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Old 11-14-2005, 11:16 AM   #1
Chuck.Gordon
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Re: Books on Ki by Carol Shifflet

Well, IMHO, ki in aikido is sort of a misnomer and overstatement. The ki in aikido is part of a compound, aiki, that uses the term ki, but not the same way the Chinese systems use 'chi'.

However, due to influence of Tohei and others, the idea of ki in aikido has gotten popular and is an exploration in an of itself. However, the ideas, theories and practices of ki in aikido aren't quite the same as chi in Chinese systems.

If you want to learn about ki or aiki in aikido, do aikido. If you want to do ki aikido, get into a good ki aikido school and study hard. Too bad George Simcox is gone. He was one of the very few aikidoka who 'got' ki.

If you want to dig deeper, take a look at Daito Ryu.

If you want to learn about chi, do Chi Gung or something of the sort.

If you want to learn about aiki, grab a sword and get into a good koryu dojo.

Ki, chi? Apples, oranges.

YMMV.

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Old 11-14-2005, 01:48 PM   #2
kironin
 
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Re: Books on Ki by Carol Shifflet

Quote:
Chuck Gordon wrote:
If you want to learn about aiki, grab a sword and get into a good koryu dojo.

YMMV.

word from the dark side.

Craig

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Old 11-14-2005, 07:06 PM   #3
roosvelt
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Re: Books on Ki by Carol Shifflet

<<However, the ideas, theories and practices of ki in aikido aren't quite the same as chi in Chinese systems.
:
:
Ki, chi? Apples, oranges.>>

If O'sensei's jo-trick wasn't a demonstration of chi, I don't know what is ki then? Chi is Ki. Ki is Chi. You need to have Ki/Chi yourself first, then you can talk about AiKi/AiChi.

I do agree that Aikido doesn't teach Ki/Chi much.
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Old 11-14-2005, 08:31 PM   #4
David Yap
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Re: Books on Ki by Carol Shifflet

Quote:
Roosvelt Freeman wrote:
I do agree that Aikido doesn't teach Ki/Chi much.
Hi Roosvelt,

First of all, who do you agree with?

Whether Ki is taught and how it is taught depends on the school (styles) and the teachers (shihan and instructors). I have not trained in Ki Aikido but the literatures and websites on it show that the system of training emphasize that the practitioners of the art acquire the feel and utilization of Ki at the shortest time. The system includes exercises for feeling Ki and tests for determining the level of skill.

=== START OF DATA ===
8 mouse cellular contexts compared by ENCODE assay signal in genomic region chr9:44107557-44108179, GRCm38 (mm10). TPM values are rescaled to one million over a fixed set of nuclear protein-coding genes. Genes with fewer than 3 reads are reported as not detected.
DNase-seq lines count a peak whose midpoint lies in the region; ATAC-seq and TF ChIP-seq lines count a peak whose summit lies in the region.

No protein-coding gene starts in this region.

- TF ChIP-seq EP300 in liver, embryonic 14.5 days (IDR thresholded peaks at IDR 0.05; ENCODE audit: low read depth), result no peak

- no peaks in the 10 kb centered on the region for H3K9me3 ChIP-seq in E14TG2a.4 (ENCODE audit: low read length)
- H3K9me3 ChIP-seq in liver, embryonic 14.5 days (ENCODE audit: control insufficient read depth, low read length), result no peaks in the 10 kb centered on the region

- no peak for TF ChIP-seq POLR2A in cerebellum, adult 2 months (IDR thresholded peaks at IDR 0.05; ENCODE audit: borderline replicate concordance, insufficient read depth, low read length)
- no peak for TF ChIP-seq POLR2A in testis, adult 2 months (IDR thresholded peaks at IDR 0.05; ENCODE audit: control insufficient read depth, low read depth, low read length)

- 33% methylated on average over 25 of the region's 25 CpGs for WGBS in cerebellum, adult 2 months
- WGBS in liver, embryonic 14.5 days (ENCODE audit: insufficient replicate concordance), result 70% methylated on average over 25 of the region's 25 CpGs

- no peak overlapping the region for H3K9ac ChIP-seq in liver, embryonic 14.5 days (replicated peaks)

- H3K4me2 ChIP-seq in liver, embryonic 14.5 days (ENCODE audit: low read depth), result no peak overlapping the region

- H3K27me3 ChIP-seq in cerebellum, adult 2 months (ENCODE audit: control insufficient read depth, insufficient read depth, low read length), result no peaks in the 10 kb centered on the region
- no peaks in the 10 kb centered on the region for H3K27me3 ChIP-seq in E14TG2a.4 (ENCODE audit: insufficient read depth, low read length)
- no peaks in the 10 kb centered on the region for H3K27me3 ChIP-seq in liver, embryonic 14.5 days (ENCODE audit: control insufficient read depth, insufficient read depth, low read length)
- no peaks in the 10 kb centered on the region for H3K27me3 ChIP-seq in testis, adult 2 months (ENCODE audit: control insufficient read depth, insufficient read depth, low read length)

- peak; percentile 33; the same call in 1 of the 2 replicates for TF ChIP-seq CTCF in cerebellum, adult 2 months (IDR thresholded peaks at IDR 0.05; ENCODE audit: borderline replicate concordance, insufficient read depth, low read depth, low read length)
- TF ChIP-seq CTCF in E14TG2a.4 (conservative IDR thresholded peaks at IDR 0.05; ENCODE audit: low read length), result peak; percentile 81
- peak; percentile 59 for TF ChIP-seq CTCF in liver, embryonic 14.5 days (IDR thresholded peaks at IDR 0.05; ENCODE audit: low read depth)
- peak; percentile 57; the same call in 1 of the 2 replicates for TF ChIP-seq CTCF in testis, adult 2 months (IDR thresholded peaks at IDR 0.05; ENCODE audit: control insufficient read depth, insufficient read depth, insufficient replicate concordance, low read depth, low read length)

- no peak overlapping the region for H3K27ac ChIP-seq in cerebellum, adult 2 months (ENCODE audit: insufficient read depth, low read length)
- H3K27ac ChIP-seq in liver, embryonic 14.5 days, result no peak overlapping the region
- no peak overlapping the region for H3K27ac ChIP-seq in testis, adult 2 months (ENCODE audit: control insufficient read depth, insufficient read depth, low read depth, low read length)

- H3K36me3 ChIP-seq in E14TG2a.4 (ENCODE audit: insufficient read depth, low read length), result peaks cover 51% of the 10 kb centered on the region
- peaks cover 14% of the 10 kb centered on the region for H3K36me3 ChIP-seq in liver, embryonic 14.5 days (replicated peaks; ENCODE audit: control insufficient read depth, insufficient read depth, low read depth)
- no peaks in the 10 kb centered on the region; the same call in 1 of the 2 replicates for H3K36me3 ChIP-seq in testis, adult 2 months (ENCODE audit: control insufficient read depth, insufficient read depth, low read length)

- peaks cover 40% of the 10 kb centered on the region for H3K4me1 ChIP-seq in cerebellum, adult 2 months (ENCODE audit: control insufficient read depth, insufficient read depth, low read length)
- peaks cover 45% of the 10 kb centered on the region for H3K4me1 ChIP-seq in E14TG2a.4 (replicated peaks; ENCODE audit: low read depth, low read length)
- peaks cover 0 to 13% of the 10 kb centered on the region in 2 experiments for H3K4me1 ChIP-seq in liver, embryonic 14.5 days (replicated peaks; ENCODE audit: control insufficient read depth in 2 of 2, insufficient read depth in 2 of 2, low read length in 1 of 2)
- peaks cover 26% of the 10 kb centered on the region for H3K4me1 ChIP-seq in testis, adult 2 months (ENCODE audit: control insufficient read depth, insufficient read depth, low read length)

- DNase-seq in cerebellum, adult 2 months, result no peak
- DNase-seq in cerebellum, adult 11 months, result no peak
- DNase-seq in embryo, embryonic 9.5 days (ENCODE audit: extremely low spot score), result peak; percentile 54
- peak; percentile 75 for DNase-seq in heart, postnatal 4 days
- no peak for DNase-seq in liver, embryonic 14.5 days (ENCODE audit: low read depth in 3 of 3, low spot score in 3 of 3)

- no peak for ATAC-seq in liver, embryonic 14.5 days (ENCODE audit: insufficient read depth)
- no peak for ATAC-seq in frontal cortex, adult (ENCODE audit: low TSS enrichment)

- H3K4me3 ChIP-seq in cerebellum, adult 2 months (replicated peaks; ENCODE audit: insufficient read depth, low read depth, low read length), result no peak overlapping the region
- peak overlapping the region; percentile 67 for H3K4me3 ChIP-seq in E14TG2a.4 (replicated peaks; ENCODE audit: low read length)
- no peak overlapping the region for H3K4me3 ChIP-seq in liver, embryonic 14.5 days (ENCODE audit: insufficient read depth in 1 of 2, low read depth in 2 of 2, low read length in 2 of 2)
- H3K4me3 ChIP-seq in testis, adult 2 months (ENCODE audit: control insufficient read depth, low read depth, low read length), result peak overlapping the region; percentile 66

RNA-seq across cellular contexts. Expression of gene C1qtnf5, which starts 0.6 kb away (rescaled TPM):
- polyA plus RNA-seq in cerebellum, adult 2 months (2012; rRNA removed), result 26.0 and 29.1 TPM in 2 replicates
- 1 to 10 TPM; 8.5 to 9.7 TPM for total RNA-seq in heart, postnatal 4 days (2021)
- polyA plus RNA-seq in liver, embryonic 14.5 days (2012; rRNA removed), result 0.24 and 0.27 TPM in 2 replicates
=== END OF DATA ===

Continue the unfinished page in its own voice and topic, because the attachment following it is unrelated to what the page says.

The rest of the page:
The instructors in my Aikikai aikido do not talk (teach) about Ki. It does not mean that all of them do not have Ki. Ki is cultivated individually and acquired after long and proper training. In our system (or lack of system) Ki is absolutely esoteric - either one has it or does not have it. While we have 3rd dan instructors with subtle flowing Ki techniques and we also have 3rd /4th Dan who are devastating brutes. The sum of it is, "Aiki Do does mean different thing to different people"

Best training

David Y
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Old 11-15-2005, 01:30 AM   #5
Olaf
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Re: Books on Ki by Carol Shifflet

Quote:
David Yap wrote:
... It does not mean that all of them do not have Ki. Ki is cultivated individually and acquired after long and proper training. In our system (or lack of system) Ki is absolutely esoteric - either one has it or does not have it. ...
David Y
Well, I have yet to meet a person without Ki, unless he/she's dead already. Wether we cultivate "Ki" and use it more than others (maybe its possible, maybe we just like to believe in it) by studying the way of our choice.. that is a different question, I think.

Olaf Schubert
Aikido Dojo Rodgau
www.aikido-dojo-rodgau.de
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Old 11-15-2005, 04:41 AM   #6
Chuck.Gordon
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Re: Books on Ki by Carol Shifflet

Quote:
Craig Hocker wrote:
word from the dark side.

Craig
Heya Bro'! How you doing? You gonna be in the area when the delicate Flower and I come in to Austin (June-ish)?

cg

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Old 11-23-2005, 02:00 PM   #7
kironin
 
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Re: Books on Ki by Carol Shifflet

Quote:
Chuck Gordon wrote:
Heya Bro'! How you doing? You gonna be in the area when the delicate Flower and I come in to Austin (June-ish)?
cg